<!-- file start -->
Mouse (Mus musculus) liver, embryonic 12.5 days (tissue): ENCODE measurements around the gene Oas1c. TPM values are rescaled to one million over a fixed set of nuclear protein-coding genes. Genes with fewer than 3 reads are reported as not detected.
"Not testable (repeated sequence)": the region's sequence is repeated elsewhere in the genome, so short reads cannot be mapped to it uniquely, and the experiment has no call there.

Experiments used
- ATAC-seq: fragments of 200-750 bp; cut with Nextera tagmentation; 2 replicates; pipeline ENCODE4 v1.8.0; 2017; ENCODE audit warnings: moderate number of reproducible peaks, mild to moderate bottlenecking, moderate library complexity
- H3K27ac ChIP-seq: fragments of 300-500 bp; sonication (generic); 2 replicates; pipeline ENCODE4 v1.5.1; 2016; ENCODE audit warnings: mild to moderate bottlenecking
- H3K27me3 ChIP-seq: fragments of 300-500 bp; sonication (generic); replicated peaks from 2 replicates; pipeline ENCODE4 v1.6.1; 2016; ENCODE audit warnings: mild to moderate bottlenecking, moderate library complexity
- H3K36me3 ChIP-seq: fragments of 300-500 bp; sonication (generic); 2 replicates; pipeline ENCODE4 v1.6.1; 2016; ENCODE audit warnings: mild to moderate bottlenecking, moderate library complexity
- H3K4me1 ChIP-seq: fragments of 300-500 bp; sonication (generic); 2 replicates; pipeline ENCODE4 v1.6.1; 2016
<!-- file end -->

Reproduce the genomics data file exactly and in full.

Mouse (Mus musculus) liver, embryonic 12.5 days (tissue): ENCODE measurements around the gene Oas1c. TPM values are rescaled to one million over a fixed set of nuclear protein-coding genes. Genes with fewer than 3 reads are reported as not detected.
"Not testable (repeated sequence)": the region's sequence is repeated elsewhere in the genome, so short reads cannot be mapped to it uniquely, and the experiment has no call there.

Experiments used
- ATAC-seq: fragments of 200-750 bp; cut with Nextera tagmentation; 2 replicates; pipeline ENCODE4 v1.8.0; 2017; ENCODE audit warnings: moderate number of reproducible peaks, mild to moderate bottlenecking, moderate library complexity
- H3K27ac ChIP-seq: fragments of 300-500 bp; sonication (generic); 2 replicates; pipeline ENCODE4 v1.5.1; 2016; ENCODE audit warnings: mild to moderate bottlenecking
- H3K27me3 ChIP-seq: fragments of 300-500 bp; sonication (generic); replicated peaks from 2 replicates; pipeline ENCODE4 v1.6.1; 2016; ENCODE audit warnings: mild to moderate bottlenecking, moderate library complexity
- H3K36me3 ChIP-seq: fragments of 300-500 bp; sonication (generic); 2 replicates; pipeline ENCODE4 v1.6.1; 2016; ENCODE audit warnings: mild to moderate bottlenecking, moderate library complexity
- H3K4me1 ChIP-seq: fragments of 300-500 bp; sonication (generic); 2 replicates; pipeline ENCODE4 v1.6.1; 2016